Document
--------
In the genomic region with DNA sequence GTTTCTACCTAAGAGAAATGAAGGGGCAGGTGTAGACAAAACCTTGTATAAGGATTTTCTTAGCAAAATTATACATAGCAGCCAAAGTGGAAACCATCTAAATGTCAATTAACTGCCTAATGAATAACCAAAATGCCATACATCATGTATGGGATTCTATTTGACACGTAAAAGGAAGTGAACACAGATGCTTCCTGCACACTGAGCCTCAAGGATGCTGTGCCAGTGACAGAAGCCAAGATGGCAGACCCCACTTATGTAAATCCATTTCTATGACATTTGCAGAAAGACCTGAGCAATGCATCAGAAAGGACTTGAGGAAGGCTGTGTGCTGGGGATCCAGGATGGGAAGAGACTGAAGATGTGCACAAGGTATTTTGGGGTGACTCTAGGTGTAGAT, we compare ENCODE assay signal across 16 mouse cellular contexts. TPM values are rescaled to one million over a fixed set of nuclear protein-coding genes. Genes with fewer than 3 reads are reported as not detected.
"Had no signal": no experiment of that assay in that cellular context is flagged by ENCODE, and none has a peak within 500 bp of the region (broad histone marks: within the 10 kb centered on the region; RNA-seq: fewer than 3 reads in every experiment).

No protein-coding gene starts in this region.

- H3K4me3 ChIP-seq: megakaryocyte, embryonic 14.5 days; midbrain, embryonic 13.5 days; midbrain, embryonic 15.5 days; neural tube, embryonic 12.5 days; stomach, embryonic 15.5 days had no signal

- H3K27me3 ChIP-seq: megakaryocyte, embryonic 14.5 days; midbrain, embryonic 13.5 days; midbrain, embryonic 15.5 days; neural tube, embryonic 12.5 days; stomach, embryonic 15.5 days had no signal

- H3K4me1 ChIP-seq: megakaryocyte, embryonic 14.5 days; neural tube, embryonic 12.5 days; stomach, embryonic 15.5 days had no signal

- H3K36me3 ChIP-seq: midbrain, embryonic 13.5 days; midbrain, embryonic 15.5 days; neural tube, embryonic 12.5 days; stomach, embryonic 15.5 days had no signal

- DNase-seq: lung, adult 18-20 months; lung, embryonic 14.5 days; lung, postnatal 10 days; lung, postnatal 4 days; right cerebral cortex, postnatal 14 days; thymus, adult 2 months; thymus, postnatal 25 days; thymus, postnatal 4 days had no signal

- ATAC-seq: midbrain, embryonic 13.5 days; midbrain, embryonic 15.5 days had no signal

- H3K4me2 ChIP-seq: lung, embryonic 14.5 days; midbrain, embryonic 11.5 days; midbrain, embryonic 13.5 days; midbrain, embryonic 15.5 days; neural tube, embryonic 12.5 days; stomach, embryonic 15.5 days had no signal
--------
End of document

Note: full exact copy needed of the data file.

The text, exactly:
In the genomic region with DNA sequence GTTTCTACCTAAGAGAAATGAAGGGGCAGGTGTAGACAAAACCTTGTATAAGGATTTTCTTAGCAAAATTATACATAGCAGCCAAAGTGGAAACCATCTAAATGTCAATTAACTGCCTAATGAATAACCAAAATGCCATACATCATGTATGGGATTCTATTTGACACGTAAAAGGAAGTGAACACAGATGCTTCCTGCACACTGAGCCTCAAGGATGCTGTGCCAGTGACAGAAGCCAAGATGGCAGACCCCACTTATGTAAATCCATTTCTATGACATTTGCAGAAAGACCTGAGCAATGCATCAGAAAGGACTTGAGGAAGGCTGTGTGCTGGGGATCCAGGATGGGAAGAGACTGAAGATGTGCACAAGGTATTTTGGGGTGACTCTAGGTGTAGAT, we compare ENCODE assay signal across 16 mouse cellular contexts. TPM values are rescaled to one million over a fixed set of nuclear protein-coding genes. Genes with fewer than 3 reads are reported as not detected.
"Had no signal": no experiment of that assay in that cellular context is flagged by ENCODE, and none has a peak within 500 bp of the region (broad histone marks: within the 10 kb centered on the region; RNA-seq: fewer than 3 reads in every experiment).

No protein-coding gene starts in this region.

- H3K4me3 ChIP-seq: megakaryocyte, embryonic 14.5 days; midbrain, embryonic 13.5 days; midbrain, embryonic 15.5 days; neural tube, embryonic 12.5 days; stomach, embryonic 15.5 days had no signal

- H3K27me3 ChIP-seq: megakaryocyte, embryonic 14.5 days; midbrain, embryonic 13.5 days; midbrain, embryonic 15.5 days; neural tube, embryonic 12.5 days; stomach, embryonic 15.5 days had no signal

- H3K4me1 ChIP-seq: megakaryocyte, embryonic 14.5 days; neural tube, embryonic 12.5 days; stomach, embryonic 15.5 days had no signal

- H3K36me3 ChIP-seq: midbrain, embryonic 13.5 days; midbrain, embryonic 15.5 days; neural tube, embryonic 12.5 days; stomach, embryonic 15.5 days had no signal

- DNase-seq: lung, adult 18-20 months; lung, embryonic 14.5 days; lung, postnatal 10 days; lung, postnatal 4 days; right cerebral cortex, postnatal 14 days; thymus, adult 2 months; thymus, postnatal 25 days; thymus, postnatal 4 days had no signal

- ATAC-seq: midbrain, embryonic 13.5 days; midbrain, embryonic 15.5 days had no signal

- H3K4me2 ChIP-seq: lung, embryonic 14.5 days; midbrain, embryonic 11.5 days; midbrain, embryonic 13.5 days; midbrain, embryonic 15.5 days; neural tube, embryonic 12.5 days; stomach, embryonic 15.5 days had no signal